Posted on May 28, 2024

What Will Europe Look like in the Future?

Lionel Shriver, The Spectator, May 25, 2024

This year, several articles in mainstream papers have sounded the alarm that the global human fertility rate will soon cross below the point needed to keep the population constant. Anxiety that our species is about to die out seems a bit premature, given that we’re still predicted to add another three billion to the world population before levelling off. Furthermore, these reports always gloss over a key outlier because it undermines the case for our imminent extinction: Africa.

A leading reason that continental Europe is shifting to the political right is popular concern about mass immigration. So I’m putting Europeans and their short-sighted representatives on notice: you folks haven’t seen anything yet.

Forgive the blitz of arithmetic, but these numbers are eye-popping (and thanks to Paul Morland and Edward Paice of the Africa Research Institute and the UN population database). Regionally, Africa’s are the only population projections the UN has steadily been obliged to raise. In 1950, there were 200 million Africans, just over a third of the number of Europeans (550 million). Currently about 1.5 billion, Africa’s population should reach 2.5 billion by 2050 and almost four billion by 2100, when Africans will constitute about 40 per cent of our species, outnumbering Europeans six-to-one.

This is the UN’s ‘medium’ population estimate, which assumes Africa’s birth rate subsides to just below the replacement rate of 2.1 children per woman. But the UN’s ‘high estimate’ envisages Africa’s total fertility rate (TFR) staying above 2.5 and the population rising to 5.4 billion by 2100. By then, some 43 per cent of the world’s under-18s would be African. Demographic momentum would likely ensure the continent’s population keeps growing into the next century.


Experts regard it as inevitable that as poor countries develop, the birth rate drops. But last year, Africa’s TFR was 4.2, sub-Saharan Africa’s 4.6. This fertility rate has barely changed for 70 years. Africa is not getting with the programme.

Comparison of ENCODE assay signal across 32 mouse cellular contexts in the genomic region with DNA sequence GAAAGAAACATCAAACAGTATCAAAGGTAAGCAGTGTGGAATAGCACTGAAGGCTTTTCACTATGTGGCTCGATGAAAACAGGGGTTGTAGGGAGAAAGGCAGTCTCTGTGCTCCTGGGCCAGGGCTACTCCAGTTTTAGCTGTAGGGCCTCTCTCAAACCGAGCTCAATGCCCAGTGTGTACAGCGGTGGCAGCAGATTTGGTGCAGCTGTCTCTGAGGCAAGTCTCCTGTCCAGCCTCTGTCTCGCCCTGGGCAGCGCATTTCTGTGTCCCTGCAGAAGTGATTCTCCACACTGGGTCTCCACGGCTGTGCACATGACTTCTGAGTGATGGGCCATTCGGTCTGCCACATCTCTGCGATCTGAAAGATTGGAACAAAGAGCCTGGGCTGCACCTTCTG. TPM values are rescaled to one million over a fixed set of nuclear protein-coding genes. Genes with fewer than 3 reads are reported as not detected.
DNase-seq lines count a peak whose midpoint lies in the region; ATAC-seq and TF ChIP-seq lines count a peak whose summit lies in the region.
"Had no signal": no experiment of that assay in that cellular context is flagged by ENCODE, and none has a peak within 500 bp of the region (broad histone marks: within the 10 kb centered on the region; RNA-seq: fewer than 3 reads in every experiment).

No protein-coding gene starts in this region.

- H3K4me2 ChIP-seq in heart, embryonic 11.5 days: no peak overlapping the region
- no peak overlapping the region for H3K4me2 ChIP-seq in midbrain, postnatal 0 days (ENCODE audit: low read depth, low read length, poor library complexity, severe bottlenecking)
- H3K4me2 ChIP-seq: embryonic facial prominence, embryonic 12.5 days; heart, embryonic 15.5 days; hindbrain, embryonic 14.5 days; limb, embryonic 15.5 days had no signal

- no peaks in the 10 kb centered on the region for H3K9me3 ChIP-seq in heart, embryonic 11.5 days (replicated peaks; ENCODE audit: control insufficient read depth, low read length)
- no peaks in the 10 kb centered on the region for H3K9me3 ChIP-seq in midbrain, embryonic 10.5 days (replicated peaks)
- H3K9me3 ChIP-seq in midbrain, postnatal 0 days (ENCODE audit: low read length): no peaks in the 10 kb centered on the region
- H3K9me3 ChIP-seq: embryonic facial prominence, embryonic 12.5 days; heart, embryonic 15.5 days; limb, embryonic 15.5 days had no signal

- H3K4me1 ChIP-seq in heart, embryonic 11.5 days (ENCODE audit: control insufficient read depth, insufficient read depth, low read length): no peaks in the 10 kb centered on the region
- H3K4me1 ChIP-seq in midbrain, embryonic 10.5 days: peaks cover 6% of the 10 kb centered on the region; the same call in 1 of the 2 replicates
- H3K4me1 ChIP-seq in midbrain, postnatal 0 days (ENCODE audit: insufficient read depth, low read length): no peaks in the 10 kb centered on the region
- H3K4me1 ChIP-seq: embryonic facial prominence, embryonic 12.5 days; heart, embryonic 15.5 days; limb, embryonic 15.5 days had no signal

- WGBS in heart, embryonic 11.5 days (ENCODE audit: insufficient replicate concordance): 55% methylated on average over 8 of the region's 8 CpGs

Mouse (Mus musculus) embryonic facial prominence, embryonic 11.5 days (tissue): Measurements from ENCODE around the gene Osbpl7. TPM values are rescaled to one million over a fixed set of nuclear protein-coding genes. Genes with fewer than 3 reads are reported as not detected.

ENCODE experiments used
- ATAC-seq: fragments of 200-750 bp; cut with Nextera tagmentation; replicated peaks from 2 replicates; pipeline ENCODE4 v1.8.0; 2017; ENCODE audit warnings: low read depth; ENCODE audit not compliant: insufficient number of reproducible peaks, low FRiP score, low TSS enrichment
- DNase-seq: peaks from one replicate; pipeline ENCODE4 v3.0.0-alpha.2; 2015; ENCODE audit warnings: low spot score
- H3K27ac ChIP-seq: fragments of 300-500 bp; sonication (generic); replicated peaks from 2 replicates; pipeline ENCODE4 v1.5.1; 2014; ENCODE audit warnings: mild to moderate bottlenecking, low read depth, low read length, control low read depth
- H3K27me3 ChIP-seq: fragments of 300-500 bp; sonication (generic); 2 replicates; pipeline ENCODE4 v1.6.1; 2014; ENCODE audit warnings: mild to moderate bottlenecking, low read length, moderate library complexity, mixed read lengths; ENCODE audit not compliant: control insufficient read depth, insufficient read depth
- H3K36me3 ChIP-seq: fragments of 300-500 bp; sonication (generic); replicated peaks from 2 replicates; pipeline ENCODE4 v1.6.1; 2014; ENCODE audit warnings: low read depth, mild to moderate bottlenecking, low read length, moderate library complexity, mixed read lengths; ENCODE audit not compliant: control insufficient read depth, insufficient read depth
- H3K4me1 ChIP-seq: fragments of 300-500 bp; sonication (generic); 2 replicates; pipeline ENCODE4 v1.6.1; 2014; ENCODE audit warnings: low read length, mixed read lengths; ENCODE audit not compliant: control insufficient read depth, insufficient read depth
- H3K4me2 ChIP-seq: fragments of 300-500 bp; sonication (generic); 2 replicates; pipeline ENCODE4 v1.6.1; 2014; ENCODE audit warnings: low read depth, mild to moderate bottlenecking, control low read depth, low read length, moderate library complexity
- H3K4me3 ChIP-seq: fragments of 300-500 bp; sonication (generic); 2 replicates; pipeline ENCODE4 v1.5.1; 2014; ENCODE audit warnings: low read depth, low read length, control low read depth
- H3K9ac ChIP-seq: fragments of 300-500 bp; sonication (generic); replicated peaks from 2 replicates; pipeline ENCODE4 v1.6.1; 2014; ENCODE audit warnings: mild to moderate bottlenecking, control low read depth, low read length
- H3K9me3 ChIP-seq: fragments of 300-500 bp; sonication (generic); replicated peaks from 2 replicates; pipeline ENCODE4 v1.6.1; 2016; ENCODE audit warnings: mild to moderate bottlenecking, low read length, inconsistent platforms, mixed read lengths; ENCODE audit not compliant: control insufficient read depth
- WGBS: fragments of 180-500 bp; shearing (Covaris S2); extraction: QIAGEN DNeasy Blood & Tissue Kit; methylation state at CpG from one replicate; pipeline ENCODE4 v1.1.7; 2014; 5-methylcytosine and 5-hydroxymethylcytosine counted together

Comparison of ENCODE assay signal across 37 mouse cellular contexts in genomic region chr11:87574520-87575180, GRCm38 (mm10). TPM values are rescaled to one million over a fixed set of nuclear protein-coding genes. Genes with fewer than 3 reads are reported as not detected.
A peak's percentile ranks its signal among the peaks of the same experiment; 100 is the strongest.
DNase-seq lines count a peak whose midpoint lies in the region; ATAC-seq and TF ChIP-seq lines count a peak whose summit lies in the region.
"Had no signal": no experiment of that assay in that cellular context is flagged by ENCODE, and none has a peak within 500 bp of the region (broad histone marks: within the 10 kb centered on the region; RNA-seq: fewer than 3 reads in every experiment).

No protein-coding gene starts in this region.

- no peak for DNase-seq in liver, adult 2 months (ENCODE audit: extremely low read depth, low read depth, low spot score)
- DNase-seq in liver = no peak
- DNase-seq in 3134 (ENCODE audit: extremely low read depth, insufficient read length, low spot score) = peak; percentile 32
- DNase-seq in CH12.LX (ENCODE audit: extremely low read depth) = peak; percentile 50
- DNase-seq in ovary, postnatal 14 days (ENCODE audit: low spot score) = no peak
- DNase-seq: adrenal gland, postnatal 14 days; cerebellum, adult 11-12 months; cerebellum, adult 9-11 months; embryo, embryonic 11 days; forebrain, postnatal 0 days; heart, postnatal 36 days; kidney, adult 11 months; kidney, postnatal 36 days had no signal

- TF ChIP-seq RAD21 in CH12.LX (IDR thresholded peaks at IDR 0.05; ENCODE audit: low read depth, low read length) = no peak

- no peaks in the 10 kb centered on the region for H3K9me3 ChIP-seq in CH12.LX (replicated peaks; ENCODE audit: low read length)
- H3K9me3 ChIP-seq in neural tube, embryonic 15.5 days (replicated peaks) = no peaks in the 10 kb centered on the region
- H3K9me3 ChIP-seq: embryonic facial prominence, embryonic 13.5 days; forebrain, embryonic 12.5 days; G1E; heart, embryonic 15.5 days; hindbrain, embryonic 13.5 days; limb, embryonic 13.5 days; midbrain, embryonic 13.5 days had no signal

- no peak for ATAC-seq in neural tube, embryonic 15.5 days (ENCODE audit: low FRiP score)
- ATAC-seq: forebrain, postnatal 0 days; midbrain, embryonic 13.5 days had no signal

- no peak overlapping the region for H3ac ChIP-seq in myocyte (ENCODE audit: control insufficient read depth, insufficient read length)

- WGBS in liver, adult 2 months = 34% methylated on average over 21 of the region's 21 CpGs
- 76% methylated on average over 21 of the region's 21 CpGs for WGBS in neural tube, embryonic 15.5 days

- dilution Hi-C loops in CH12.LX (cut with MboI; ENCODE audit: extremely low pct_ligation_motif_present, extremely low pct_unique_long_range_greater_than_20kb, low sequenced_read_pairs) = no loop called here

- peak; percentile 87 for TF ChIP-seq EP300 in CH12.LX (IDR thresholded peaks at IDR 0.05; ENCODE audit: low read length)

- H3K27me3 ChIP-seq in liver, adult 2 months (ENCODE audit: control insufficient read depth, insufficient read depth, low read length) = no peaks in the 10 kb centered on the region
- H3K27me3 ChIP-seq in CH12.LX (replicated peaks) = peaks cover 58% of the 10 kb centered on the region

Are elevated birthrates simply due to inadequate provision of contraception? Probably not. For example, in West and Central Africa in 2015, women averaged 5.5 children. But they undershot their desired family size by half a child. They’d rather have had six. Most Africans don’t accidentally have big families. They want big families.

Some 42 per cent of sub-Saharan Africa is under the age of 15. (The same is true for 16 per cent of Europeans: our young are now outnumbered by our elderly.) Africa’s child population is growing faster than the ability to teach them (‘Low-quality teaching is a huge problem and getting worse,’ says the World Bank). Ethiopia’s wealth may have doubled in the past ten years (from a low base) but almost half its population remains illiterate and 40 per cent of its children still don’t complete even primary education.

Neither can the continent keep up with the demand for new jobs. As Paice says: ‘Between 2014 and 2018, almost 20 million young Nigerians sought to join the workforce, but only 3.5 million new jobs were created.’ Africa has the lowest workforce participation of any region in the world.


No one is planning for this. Me, I would scrap the entire asylum system as the relic of an earlier era without cheap international transportation, instant communication and generous welfare benefits, conceived when global population was a quarter of today’s. I’d also scrap the Refugee Convention, the ECHR and any other treaty or law that impedes enforcement of national borders. I’d stop government funding of interfering pro-migration NGOs. The alternative is to accept that Europe as we currently know it is culturally and economically finished. {snip}